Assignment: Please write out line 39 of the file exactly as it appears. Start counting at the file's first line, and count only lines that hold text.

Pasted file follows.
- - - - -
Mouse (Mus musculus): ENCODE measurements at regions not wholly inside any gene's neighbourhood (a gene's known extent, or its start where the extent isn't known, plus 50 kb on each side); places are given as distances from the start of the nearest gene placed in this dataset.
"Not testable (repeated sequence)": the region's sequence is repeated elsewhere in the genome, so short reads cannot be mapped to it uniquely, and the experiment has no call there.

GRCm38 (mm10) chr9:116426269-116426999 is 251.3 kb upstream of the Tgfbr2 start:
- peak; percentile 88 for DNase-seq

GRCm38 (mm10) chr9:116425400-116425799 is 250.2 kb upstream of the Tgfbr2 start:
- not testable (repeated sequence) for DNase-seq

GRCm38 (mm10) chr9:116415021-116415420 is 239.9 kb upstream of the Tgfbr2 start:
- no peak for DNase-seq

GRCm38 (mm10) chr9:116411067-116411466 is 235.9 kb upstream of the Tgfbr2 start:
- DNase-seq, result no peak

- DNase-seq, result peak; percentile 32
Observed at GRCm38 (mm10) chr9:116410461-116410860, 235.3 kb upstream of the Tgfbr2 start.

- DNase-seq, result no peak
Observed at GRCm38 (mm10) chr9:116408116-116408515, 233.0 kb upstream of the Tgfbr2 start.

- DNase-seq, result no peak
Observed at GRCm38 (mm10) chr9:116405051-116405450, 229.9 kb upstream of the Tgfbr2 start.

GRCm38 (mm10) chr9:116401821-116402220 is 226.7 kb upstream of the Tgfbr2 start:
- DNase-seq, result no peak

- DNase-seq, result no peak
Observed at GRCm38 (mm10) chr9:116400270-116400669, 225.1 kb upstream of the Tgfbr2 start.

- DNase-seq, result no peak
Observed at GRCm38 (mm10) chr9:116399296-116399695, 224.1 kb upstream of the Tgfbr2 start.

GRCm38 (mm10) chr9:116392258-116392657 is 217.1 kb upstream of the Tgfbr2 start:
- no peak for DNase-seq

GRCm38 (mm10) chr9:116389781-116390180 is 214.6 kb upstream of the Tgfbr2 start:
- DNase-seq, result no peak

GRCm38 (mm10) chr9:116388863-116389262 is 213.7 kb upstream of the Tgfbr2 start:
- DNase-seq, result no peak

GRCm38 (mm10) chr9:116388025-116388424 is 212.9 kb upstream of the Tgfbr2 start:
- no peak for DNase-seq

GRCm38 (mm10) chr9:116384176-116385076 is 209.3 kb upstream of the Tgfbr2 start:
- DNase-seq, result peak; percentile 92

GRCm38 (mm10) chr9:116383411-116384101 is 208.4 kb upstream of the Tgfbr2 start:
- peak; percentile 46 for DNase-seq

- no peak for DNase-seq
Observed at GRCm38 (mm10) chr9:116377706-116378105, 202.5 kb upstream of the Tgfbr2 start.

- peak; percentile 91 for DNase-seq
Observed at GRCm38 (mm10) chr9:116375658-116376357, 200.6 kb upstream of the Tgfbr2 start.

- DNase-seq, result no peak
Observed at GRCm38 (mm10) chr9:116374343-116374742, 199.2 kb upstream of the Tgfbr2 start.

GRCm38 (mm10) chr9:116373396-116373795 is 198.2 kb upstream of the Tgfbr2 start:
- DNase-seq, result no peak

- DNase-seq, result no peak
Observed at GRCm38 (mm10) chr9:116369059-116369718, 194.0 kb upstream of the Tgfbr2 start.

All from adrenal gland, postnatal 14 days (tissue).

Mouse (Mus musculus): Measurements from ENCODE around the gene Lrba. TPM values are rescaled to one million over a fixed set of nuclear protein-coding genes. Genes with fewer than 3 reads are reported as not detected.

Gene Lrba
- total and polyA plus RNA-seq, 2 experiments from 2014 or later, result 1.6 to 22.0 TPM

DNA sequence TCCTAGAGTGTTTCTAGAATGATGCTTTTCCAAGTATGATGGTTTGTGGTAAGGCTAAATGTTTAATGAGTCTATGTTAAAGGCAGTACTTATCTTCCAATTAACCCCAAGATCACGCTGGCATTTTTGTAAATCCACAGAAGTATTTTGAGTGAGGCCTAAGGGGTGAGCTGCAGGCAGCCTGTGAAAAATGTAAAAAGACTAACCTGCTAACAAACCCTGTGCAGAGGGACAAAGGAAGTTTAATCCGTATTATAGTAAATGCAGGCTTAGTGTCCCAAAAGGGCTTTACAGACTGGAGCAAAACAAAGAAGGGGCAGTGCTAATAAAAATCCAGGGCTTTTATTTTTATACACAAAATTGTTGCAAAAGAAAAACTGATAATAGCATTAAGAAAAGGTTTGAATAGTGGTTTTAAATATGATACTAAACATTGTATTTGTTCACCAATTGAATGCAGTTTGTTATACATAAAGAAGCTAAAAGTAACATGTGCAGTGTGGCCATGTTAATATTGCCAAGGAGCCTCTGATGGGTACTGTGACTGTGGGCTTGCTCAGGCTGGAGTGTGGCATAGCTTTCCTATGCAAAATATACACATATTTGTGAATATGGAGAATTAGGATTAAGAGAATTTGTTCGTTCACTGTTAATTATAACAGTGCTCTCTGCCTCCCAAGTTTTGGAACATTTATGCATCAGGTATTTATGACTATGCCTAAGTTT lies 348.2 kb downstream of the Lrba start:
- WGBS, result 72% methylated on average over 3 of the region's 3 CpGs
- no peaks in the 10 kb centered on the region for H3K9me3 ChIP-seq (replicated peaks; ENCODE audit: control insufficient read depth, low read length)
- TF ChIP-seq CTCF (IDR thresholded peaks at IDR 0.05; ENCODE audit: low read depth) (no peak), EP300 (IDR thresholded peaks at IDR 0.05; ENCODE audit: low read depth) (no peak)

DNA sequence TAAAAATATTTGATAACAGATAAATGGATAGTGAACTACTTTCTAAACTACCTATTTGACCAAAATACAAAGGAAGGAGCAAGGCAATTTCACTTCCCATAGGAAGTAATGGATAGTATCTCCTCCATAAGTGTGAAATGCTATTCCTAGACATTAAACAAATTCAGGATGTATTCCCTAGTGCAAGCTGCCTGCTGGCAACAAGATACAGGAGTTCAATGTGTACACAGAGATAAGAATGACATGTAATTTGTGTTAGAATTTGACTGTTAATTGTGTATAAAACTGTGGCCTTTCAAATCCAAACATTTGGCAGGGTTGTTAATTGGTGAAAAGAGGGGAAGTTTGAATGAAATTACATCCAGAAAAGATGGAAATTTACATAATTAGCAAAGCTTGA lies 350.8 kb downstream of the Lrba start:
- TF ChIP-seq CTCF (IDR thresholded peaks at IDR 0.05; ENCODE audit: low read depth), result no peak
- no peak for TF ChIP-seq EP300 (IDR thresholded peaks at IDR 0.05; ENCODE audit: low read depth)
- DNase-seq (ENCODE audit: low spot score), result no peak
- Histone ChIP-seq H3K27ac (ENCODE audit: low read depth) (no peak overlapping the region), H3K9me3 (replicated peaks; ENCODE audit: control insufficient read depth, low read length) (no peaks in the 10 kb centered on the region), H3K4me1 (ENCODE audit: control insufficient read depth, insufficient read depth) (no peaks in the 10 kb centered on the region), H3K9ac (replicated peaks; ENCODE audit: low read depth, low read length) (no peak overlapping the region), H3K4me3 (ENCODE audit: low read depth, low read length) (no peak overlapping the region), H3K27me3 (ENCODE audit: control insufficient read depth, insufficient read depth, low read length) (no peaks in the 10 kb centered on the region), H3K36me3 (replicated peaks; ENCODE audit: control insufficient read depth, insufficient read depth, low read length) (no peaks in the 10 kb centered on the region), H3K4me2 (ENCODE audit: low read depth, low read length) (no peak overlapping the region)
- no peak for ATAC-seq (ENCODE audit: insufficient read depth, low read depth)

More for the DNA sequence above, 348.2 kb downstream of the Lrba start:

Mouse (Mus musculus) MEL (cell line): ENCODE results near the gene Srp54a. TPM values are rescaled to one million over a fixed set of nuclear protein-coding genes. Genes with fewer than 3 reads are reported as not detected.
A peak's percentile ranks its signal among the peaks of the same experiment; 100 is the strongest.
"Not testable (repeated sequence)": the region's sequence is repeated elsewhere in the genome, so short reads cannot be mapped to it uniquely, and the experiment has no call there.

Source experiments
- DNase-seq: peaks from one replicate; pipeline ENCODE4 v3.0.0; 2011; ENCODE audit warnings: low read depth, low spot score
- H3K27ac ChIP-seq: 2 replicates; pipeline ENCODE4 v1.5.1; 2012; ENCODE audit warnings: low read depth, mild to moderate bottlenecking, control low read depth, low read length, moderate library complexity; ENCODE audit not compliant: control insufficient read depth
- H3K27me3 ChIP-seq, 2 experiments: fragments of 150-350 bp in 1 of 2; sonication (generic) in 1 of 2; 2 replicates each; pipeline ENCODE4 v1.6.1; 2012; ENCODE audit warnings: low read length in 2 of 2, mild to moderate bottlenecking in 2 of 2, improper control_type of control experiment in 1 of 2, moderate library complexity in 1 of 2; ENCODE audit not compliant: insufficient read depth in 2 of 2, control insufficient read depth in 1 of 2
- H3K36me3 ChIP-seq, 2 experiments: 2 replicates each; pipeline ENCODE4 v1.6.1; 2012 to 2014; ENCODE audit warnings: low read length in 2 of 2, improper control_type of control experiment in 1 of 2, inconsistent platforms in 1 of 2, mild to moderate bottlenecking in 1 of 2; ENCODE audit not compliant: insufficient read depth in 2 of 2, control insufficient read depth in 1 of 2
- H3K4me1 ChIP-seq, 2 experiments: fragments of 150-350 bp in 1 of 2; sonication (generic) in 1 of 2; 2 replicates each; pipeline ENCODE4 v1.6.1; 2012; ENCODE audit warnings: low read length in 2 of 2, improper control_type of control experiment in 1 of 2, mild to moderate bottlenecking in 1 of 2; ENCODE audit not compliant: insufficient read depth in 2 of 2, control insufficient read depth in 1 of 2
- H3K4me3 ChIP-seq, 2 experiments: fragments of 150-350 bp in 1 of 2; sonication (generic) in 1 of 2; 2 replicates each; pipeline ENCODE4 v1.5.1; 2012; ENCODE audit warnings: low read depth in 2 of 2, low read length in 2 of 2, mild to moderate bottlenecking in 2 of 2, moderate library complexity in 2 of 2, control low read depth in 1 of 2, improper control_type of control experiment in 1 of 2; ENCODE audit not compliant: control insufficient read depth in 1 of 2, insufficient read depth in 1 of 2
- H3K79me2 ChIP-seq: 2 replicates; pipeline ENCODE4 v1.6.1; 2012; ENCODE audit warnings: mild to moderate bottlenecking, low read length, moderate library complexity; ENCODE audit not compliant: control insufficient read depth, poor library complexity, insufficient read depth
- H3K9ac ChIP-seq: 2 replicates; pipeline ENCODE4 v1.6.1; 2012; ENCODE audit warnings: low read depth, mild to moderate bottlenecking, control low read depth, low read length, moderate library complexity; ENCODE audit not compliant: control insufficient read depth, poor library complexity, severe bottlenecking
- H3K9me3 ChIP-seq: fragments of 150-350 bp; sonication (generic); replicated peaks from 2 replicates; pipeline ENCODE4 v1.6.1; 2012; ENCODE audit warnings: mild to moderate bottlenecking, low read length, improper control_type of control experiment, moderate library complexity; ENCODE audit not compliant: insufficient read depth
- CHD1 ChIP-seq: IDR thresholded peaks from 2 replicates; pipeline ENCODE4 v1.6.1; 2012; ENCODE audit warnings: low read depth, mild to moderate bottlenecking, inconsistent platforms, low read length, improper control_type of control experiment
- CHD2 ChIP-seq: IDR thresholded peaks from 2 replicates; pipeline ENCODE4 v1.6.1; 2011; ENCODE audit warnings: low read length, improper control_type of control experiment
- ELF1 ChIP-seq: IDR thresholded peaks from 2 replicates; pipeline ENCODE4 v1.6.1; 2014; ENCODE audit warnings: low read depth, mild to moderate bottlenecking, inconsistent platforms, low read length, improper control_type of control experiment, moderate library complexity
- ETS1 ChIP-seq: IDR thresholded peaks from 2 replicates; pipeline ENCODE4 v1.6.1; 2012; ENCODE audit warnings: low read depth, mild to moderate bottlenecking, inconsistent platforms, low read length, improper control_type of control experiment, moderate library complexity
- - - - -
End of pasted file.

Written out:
- DNase-seq, result no peak